As for rougher on tires, I would expect a computer controlled active suspension to be easier on tires. For example, when you drove into a deep hole at speed the tire would track its way to the bottom and back out rather than bouncing a few times. Each bounce with a driven wheel involves some rubber-wasting spinning.

          • MaxHedrm

            So, in addition to adding several thousand dollars to the cost of a car for the hybrid system and batteries, you suggest adding another few thousand for a computer controlled, electrically actuated suspension? That sounds like a great way to make a low cost hybrid for the masses or retrofit an existing car. *shakes head*

          • Bob_Wallace

            And I shake my head at your cost exaggeration.

          • MaxHedrm

            From another article on this site about a similar retrofit kit (would likely be cheaper to add upfront):
            “Yes, they basically doubled their fuel economy with a bolt-on hybrid
            kit, and what’s more, the estimated cost to sell this kit would be
            around $3,000.”

            And the mag-ride type suspensions are usually a $1500-2000 option. Yeah, they don’t cost that, but the manufacturers do charge that.

            So, probably a bit under $5k added on to a car. Yeah, it might pay for itself during the life of the components (though hub mounted motors would also be subject to more impact & vibration, shortening their life), but people tend not to buy things that way.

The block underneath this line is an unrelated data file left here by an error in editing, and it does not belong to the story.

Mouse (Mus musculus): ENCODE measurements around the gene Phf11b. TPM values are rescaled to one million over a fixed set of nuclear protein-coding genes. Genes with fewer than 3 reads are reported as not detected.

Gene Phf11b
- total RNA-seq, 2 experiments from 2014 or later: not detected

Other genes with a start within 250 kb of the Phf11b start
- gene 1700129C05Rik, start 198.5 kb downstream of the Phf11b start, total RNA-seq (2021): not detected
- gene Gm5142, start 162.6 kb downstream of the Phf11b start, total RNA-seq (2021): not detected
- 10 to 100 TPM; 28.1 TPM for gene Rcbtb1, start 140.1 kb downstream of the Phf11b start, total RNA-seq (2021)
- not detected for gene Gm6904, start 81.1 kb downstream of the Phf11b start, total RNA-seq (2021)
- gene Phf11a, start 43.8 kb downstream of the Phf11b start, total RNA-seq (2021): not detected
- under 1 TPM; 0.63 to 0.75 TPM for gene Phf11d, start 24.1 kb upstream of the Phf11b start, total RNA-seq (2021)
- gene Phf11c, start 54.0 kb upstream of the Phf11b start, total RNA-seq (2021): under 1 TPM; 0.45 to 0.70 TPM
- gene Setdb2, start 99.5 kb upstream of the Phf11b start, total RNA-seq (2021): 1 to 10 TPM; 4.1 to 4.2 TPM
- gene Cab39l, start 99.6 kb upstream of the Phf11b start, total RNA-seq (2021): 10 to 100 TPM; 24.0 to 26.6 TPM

• wattleberry

            What I had in mind was some short-travel shock absorption between the wheel mounting and the rotor which could perhaps at least minimise the unsprung mass effect and also spare the components from high-frequency vibrations.

          • MaxHedrm

            Not a bad idea, I would be a bit concerned about deflection. At least these would most likely be on the rear wheels, so deflection might not be as big of a potential issue.

      • Much lower center of gravity? Gyroscopic stability advantage? Larger diameters possible? Better mileage per charge this way? Higher super-cap voltage supplies for higher power densities? mid slung hemp or carbon fibre bodies and even lower center of gravity? Lateral crash protection?

  • Lee

    I can just imagine replacing the wheel spacers on my lifted Cherokee with these.

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  • huge torque transferred to higher mileage per charge with larger wheel diameters?

  • Ty

    Add 4 of these to an EREV and you have your appocolypse vehicle. Especially if your fuel burning engine is an external combustion one.

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  • danwat1234

    It’s 2015, can I buy one for my 1999 Civic yet?